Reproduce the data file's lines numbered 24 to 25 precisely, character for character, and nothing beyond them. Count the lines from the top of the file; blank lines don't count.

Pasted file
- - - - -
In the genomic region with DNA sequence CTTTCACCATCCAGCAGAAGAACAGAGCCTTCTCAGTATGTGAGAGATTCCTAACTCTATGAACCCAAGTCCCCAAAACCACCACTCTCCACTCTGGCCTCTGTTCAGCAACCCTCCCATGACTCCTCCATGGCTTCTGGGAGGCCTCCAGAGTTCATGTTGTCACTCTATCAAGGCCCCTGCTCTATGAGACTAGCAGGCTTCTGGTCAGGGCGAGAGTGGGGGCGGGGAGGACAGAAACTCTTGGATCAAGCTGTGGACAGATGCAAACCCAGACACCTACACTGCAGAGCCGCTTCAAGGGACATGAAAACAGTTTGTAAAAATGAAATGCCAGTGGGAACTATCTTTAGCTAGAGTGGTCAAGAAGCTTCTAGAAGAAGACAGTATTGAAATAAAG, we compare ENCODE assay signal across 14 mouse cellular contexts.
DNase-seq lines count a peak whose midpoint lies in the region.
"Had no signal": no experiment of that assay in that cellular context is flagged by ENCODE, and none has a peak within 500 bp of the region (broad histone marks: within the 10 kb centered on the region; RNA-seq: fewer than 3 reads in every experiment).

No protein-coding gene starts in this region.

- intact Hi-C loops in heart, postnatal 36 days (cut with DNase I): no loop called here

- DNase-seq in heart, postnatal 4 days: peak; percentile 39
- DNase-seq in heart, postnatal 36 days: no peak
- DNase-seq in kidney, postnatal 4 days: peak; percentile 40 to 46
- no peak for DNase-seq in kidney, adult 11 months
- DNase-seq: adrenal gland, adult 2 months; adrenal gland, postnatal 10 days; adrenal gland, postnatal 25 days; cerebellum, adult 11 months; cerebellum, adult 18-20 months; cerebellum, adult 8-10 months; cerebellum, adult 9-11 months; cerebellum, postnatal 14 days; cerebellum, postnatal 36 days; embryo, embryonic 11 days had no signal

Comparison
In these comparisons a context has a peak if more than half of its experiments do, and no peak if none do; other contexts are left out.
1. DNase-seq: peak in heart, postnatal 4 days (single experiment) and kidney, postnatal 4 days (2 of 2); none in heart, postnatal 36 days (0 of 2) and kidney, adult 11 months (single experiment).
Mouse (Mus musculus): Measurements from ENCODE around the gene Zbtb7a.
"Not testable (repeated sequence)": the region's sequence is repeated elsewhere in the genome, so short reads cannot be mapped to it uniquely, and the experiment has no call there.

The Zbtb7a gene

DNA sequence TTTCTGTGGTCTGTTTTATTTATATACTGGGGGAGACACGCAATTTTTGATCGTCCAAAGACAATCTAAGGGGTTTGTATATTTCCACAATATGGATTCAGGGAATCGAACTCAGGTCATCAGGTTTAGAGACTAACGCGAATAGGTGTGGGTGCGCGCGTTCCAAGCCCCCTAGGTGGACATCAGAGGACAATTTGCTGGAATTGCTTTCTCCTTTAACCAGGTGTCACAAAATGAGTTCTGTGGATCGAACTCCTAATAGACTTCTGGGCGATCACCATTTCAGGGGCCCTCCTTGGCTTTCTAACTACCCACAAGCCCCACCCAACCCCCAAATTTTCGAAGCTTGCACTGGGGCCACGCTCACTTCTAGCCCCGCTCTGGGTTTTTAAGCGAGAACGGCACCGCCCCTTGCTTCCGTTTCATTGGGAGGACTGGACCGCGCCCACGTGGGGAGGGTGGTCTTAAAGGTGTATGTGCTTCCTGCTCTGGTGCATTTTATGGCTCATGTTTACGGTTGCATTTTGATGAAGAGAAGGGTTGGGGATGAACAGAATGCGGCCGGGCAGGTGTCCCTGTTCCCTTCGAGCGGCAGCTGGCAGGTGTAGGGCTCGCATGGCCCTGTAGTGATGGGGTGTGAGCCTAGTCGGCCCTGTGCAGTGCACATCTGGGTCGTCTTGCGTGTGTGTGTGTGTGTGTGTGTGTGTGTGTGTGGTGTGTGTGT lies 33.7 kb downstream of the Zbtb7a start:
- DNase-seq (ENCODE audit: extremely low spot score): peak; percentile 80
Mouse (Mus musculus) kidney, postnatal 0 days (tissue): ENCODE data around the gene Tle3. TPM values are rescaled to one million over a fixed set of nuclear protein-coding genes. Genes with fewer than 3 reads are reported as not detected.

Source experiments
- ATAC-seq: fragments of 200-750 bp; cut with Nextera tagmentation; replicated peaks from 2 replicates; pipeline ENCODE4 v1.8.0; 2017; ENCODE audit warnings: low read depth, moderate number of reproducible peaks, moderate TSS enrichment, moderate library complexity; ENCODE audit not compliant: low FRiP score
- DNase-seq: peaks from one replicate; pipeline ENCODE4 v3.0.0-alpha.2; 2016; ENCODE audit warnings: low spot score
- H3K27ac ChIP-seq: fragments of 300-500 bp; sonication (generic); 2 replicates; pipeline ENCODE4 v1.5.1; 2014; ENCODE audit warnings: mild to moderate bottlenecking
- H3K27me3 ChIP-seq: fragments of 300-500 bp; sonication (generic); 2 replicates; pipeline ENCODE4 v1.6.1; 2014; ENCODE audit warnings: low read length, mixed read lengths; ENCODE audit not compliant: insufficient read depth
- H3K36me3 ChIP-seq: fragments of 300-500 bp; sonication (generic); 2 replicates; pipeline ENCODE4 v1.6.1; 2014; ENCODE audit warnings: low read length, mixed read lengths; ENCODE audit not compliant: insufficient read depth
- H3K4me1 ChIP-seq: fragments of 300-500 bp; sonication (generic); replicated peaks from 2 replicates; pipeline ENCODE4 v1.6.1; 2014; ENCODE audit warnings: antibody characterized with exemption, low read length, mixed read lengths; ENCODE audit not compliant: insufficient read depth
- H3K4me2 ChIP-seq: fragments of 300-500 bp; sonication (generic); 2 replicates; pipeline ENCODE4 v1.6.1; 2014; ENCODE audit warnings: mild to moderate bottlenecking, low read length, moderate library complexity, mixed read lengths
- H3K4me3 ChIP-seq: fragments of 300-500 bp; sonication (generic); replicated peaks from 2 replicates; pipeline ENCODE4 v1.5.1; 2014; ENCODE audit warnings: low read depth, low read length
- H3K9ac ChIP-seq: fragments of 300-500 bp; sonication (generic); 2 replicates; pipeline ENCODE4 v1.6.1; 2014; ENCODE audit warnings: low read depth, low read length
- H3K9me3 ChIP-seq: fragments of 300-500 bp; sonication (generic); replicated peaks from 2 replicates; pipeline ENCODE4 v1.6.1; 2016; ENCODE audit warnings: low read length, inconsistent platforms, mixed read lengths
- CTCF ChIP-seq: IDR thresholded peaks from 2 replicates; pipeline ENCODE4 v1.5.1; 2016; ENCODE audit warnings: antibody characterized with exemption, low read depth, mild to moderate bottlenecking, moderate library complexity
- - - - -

- H3K27me3 ChIP-seq: fragments of 300-500 bp; sonication (generic); 2 replicates; pipeline ENCODE4 v1.6.1; 2014; ENCODE audit warnings: low read length, mixed read lengths; ENCODE audit not compliant: insufficient read depth
- H3K36me3 ChIP-seq: fragments of 300-500 bp; sonication (generic); 2 replicates; pipeline ENCODE4 v1.6.1; 2014; ENCODE audit warnings: low read length, mixed read lengths; ENCODE audit not compliant: insufficient read depth